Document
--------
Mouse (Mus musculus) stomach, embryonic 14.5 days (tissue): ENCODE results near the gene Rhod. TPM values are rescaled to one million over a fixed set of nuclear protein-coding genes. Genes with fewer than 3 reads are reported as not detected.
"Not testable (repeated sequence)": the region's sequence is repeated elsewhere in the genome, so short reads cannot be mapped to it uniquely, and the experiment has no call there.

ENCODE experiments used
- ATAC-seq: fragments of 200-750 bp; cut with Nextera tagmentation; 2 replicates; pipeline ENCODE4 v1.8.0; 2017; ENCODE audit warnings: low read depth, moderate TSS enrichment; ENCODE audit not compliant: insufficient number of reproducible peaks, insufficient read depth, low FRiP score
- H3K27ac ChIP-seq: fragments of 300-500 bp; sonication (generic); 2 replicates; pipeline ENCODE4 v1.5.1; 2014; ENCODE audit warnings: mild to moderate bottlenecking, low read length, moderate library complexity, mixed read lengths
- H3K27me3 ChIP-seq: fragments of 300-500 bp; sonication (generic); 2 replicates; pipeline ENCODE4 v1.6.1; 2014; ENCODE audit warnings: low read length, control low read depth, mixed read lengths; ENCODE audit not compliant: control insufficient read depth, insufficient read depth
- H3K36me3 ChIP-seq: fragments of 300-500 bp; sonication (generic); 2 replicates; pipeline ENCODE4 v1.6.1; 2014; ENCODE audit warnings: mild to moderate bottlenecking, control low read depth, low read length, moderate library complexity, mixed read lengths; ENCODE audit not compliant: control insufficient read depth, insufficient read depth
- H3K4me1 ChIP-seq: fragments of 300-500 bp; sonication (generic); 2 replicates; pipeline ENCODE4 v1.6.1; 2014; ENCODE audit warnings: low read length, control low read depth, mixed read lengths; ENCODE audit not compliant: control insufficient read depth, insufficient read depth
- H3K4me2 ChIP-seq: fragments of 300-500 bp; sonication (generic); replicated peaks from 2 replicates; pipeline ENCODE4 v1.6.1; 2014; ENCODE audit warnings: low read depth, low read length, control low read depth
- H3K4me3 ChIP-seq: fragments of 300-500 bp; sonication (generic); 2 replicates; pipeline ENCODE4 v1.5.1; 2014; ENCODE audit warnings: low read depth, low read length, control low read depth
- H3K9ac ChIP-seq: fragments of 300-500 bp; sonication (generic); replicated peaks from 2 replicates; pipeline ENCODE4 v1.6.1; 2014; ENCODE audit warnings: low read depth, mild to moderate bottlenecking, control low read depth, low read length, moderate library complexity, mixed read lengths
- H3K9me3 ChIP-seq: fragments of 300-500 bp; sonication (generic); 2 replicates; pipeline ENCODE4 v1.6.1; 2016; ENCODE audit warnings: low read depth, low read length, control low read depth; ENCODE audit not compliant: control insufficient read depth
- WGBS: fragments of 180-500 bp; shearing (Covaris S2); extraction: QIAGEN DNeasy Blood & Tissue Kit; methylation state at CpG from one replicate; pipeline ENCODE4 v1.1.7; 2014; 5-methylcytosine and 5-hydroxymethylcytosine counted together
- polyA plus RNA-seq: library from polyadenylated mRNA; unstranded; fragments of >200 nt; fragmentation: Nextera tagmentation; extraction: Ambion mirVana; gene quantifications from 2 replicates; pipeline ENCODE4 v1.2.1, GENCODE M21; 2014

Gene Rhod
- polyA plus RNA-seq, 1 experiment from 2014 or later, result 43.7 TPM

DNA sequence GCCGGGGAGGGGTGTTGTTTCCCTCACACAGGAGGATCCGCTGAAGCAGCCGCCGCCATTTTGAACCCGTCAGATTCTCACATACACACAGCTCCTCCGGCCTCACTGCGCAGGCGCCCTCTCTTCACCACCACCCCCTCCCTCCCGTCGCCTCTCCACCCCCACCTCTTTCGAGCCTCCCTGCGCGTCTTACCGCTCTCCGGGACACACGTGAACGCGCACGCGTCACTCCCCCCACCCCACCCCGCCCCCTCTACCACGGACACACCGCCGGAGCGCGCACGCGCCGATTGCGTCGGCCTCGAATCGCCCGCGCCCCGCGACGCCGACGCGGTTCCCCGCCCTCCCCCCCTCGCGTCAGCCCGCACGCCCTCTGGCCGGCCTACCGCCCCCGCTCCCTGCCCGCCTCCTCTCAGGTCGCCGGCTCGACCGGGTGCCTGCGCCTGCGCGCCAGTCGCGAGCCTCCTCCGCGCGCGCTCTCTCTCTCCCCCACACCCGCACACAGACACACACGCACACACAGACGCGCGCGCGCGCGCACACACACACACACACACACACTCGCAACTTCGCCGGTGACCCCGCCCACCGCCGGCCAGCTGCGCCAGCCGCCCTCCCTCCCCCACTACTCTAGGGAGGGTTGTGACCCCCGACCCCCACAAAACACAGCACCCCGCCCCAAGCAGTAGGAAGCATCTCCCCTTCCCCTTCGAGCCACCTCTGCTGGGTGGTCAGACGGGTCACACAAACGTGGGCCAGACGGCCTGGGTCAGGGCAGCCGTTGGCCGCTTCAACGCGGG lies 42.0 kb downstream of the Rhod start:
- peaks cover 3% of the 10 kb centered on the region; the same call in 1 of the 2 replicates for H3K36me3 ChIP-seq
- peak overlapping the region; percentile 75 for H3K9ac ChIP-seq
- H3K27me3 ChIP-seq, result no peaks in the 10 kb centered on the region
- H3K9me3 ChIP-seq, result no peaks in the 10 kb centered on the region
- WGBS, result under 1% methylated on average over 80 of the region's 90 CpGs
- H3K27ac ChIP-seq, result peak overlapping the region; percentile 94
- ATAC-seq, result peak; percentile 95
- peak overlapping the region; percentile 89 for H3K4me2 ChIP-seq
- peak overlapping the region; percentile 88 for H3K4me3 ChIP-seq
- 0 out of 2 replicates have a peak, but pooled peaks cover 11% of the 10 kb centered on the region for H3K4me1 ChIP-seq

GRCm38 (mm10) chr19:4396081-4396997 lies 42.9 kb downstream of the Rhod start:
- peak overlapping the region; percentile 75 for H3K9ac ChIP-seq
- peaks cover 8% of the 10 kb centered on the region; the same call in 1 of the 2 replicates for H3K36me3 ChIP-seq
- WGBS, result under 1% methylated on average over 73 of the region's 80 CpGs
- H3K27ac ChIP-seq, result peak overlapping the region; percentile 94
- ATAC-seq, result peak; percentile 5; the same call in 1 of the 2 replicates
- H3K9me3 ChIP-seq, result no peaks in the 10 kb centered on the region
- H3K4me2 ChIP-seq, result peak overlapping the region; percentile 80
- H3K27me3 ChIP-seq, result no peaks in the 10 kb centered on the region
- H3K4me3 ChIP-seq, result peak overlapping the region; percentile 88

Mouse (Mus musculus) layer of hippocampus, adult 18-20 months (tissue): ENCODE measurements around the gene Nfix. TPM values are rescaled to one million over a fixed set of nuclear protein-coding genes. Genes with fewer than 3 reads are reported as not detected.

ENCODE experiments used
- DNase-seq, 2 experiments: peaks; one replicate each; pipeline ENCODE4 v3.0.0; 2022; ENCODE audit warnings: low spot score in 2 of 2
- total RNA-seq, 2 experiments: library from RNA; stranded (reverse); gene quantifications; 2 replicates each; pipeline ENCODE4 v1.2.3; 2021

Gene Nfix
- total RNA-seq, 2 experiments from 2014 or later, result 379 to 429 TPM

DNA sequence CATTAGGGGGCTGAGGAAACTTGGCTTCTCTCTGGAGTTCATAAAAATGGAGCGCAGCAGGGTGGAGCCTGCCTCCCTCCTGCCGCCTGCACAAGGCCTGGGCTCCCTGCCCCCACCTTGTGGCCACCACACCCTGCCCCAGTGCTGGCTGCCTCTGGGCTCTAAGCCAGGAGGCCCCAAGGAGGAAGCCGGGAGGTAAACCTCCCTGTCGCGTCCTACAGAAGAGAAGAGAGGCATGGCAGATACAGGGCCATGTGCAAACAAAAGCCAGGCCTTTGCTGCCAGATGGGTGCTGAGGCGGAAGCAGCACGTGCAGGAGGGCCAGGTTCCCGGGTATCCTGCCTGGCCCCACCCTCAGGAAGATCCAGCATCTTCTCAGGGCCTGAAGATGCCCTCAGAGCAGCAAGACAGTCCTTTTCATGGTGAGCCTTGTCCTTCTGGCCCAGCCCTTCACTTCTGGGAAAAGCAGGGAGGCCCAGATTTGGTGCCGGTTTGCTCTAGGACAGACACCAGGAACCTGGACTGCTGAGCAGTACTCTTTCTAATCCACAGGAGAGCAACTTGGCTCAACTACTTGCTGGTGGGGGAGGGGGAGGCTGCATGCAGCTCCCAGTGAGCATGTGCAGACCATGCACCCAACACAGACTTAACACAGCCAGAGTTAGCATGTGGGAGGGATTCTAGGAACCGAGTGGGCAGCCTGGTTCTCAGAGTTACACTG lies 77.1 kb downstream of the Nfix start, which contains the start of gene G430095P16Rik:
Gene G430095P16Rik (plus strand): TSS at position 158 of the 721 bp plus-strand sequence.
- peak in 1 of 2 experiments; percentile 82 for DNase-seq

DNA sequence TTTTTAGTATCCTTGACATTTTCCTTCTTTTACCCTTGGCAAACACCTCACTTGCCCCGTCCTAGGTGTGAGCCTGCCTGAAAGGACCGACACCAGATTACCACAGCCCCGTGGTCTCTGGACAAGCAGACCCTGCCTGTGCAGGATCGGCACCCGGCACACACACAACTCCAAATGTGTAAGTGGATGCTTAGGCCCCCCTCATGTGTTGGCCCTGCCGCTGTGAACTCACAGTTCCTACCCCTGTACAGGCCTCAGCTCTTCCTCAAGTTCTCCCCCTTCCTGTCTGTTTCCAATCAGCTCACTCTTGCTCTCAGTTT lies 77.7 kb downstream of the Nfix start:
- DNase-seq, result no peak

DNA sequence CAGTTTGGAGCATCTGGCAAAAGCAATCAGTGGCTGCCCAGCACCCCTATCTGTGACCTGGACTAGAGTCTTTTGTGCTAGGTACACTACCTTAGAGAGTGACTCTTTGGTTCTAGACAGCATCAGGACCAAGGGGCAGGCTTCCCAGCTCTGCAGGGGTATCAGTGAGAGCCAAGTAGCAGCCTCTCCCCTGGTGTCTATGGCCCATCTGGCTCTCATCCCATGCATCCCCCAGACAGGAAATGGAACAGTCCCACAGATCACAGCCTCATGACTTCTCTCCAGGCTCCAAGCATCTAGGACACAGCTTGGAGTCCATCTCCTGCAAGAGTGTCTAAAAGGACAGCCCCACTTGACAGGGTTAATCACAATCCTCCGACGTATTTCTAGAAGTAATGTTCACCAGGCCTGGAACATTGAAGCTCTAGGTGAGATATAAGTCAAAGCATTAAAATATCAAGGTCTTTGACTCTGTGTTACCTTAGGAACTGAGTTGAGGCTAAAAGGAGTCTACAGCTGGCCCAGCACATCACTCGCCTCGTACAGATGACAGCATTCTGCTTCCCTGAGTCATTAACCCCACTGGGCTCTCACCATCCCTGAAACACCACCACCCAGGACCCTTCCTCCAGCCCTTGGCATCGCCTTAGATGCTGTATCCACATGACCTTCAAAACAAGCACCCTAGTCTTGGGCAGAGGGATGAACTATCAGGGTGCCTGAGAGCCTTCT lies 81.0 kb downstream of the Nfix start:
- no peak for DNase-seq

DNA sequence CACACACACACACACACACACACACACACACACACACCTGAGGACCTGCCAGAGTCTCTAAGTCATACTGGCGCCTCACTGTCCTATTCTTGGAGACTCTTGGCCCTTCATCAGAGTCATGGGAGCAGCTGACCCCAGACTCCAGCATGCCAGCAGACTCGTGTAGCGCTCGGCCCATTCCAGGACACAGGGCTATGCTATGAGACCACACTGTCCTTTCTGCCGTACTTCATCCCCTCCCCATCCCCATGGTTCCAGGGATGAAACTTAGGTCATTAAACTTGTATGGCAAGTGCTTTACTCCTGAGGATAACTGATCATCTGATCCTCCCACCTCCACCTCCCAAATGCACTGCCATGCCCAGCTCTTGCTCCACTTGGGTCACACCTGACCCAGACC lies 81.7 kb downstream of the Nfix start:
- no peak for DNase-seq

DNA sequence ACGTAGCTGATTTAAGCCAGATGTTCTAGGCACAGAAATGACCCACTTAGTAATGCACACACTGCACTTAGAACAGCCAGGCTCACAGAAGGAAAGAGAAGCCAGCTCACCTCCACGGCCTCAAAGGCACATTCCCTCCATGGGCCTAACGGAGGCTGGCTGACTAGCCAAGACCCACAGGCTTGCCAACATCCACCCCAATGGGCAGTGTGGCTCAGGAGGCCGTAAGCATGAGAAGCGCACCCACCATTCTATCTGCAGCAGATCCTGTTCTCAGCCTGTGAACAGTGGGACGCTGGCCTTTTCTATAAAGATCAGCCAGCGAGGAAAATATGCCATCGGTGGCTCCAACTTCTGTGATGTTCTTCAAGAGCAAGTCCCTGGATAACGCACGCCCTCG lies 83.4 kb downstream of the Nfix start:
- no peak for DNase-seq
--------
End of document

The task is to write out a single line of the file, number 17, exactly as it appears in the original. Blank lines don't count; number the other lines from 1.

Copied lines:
DNA sequence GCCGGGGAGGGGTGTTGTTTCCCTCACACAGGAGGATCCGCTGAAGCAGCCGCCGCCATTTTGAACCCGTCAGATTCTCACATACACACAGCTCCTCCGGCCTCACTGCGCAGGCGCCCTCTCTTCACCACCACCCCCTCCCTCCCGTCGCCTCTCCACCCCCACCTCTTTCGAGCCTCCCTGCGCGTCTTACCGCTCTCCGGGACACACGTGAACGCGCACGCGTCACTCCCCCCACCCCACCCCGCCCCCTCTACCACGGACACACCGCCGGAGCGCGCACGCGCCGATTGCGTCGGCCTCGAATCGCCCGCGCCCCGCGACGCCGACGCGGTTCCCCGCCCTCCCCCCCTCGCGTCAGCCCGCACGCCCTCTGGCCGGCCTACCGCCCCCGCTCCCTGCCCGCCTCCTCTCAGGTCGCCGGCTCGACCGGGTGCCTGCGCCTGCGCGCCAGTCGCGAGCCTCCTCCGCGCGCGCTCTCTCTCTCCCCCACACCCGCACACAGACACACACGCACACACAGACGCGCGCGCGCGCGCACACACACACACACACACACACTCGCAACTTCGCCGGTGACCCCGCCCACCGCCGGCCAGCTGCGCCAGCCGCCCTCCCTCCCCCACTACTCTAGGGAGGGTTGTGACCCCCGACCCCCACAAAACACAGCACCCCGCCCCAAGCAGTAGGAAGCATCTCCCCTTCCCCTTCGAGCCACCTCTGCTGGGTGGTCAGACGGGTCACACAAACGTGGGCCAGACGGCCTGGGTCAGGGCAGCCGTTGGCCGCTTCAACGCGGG lies 42.0 kb downstream of the Rhod start: